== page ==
It’s bizarre to notice how rushed the season feels, while at the same time analyzing the buildup to the Battle of Winterfell, the deliberate pacing of “A Knight of the Seven Kingdoms”, and the admittedly impressive Razing of King’s Landing, which balanced horror with sheer fantasy spectacle. And yet, on the other side of that coin… we have Jon back at the Wall. And Bronn (Jerome Flynn), of all people, in the Small Council… handling funds?! Why aren’t Sam (John Bradley) and Ser Davos (Liam Cunningham) off with Jon; he’s their boy! And Grey Worm (Jacob Anderson) just shipping off to Naath after his queen… and Missandei!! (Nathalie Emmanuel) …get brutally killed; here he was executing Lannister troops in the street, and a few scenes later he lets live both of the men who betrayed Daenerys?
While we’re on that topic, how the hell was Jon captured after killing Daenerys? Not only were the two of them alone, but Drogon then takes her body and fucks off to who-knows-where… Did Jon go out into a crowd and say, “Hey. I done killed her.” I swear, it felt like there was a scene missing between Drogon flying off and Tyrion’s address to the Council of the Realm. Also, why was anyone listening to him? He was a prisoner: sure, his speech was damn great, and gets to the heart of what I try to point out every single day — that stories matter — but he was still Grey Worm’s prisoner! Ugh. It’s maddening.
As it stands, Ramin Djwaldi‘s score remained excellent throughout, and elevated most of the season, particularly the montage of the Stark children; Sansa (Sophie Turner) ruling an independent North actually is a fitting capstone to her story, and one that emboldens her as a character and feels like the next natural progression. Arya (Maisie Williams) shipping off to beyond the edges of the Known World is likewise a natural progression to her story; she’s evolved enough throughout these years that there’s nowhere in Westeros left for her to explore. And can we just take a moment to acknowledge that Alfie Allen‘s run as Theon was masterful, and of all the arcs, his is not only one of the most compelling, but the most fitting and well-deserved? Also, kudos to Sam for accidentally inventing democracy; although that went over about as well as could be expected in this universe. And say what you will about the writing, but this season was gorgeously captured, with several shots deserving of being framed on a wall in a den.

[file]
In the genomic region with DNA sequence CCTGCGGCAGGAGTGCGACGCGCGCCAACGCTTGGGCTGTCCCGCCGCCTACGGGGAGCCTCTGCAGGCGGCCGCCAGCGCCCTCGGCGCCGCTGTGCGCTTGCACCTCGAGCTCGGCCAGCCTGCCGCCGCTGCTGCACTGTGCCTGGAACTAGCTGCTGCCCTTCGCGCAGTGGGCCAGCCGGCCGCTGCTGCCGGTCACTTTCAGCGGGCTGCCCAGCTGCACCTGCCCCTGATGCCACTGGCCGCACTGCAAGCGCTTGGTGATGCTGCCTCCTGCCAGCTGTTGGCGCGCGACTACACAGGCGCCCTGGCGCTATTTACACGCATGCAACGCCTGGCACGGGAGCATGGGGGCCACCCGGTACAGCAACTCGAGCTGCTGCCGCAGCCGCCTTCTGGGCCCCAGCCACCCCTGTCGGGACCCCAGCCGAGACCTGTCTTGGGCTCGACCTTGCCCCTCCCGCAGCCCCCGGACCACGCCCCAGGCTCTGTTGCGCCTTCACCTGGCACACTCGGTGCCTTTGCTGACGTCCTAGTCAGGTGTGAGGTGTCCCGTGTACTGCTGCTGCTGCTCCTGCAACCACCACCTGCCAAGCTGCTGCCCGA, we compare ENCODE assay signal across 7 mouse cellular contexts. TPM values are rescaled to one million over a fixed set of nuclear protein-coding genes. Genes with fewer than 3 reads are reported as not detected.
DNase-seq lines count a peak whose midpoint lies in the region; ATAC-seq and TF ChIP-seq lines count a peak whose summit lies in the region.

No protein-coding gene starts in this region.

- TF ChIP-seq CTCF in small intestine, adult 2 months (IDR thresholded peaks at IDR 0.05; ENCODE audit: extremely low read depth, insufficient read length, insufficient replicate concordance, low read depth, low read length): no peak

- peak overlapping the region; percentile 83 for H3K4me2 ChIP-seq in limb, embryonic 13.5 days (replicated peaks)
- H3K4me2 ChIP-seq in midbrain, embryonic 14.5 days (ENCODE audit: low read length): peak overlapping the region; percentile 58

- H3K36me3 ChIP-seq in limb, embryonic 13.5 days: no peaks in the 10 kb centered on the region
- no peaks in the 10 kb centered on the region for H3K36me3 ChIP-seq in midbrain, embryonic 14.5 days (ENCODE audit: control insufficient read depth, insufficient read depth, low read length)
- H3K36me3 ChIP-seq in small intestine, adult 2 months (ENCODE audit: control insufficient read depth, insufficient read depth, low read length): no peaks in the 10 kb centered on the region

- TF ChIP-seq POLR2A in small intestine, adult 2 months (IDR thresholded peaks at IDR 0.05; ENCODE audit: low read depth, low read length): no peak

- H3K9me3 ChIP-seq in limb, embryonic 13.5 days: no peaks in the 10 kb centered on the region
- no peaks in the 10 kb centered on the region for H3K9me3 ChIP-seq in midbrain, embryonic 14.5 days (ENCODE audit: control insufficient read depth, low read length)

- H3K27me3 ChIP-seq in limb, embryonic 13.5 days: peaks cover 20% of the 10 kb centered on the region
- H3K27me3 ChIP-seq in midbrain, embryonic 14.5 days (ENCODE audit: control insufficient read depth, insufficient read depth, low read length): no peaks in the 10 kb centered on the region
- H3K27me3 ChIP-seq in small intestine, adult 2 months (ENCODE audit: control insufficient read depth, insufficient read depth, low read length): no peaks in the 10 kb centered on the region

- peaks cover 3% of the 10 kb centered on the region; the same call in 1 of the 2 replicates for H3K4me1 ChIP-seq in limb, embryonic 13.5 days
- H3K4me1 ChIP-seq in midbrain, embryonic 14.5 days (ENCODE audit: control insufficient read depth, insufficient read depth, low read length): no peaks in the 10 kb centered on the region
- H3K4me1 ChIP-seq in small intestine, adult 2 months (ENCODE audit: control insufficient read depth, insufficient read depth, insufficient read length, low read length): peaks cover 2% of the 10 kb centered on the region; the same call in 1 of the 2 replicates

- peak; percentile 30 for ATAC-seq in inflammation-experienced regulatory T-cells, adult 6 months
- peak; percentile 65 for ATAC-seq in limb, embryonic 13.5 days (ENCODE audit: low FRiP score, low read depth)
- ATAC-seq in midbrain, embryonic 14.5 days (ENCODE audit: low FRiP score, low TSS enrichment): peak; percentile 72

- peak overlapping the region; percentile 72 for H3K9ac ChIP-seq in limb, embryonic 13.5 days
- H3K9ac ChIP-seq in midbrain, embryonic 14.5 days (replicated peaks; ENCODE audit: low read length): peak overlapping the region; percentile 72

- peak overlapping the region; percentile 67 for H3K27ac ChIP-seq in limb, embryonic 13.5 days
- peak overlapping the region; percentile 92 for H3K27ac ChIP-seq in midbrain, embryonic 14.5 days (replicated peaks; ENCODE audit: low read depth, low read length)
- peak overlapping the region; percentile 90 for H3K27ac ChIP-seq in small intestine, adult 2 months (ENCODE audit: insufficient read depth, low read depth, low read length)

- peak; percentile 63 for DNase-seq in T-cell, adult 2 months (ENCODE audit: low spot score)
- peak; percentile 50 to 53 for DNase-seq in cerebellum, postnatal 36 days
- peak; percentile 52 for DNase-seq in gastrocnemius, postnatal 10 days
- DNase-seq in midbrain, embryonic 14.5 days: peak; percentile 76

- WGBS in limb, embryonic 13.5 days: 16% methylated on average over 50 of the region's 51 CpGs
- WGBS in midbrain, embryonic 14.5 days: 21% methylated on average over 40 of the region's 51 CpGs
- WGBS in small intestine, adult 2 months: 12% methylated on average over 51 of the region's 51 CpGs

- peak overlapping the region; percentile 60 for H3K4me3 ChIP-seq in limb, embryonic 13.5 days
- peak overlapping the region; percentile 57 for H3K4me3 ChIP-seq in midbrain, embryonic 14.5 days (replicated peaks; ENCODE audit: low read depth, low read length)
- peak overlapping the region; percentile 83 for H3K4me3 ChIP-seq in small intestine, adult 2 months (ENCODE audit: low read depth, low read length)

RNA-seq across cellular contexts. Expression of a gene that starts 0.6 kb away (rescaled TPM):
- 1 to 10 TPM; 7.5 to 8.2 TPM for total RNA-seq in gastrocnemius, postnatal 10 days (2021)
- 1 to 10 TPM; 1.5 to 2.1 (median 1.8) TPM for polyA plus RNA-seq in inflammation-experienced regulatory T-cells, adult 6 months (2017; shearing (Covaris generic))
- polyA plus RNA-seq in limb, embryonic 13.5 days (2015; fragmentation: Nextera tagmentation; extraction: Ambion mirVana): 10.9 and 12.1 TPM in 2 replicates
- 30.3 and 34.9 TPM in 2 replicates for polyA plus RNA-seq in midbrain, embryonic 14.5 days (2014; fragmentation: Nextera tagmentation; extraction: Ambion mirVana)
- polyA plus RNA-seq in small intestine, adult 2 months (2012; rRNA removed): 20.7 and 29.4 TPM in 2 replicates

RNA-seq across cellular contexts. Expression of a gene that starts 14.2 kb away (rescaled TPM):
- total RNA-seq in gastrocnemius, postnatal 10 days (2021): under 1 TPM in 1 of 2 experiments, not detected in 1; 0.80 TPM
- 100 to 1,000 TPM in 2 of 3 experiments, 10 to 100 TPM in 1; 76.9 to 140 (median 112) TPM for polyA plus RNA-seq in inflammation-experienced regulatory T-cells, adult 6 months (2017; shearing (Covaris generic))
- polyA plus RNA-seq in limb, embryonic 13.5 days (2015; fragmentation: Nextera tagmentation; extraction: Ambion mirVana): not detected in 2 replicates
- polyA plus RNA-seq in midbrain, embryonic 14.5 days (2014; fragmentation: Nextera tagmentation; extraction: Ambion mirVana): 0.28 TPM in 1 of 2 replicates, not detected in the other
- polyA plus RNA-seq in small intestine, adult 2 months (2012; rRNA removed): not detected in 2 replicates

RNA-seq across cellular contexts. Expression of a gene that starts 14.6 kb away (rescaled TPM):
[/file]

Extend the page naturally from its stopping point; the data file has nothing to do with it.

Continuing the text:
Ultimately, what is Game of Thrones about? Ostensibly, it is about the power of stories, and myths, and the realities that created those myths to begin with, and the prevailing power of telling tales (much as a young Sansa was enthralled with tales of knights and princesses in season one… the reality was much dirtier). But it’s also about the murky, dirty, messy, conflicting movement into a more progressive society. Drogon’s melting of the Iron Throne is about as clear a metaphor of the breaking of patriarchy as it could have been.
Or.. at least it could have been– and was steadily heading in that direction up through Season Six or so. As it stands, it really is an achievement… a monumental one… that this show exists at all, and was as popular as it has been, having permeated the social zeitgeist as it has, really is special and unique. While this watch has ended, and the landing is not at all perfect, to have made it to this ending — as messy as it was — is a testament to itself. And hey, at least there are at least six-and-a-half great seasons to rewatch. 3/5 Pats of Ghost’s Head.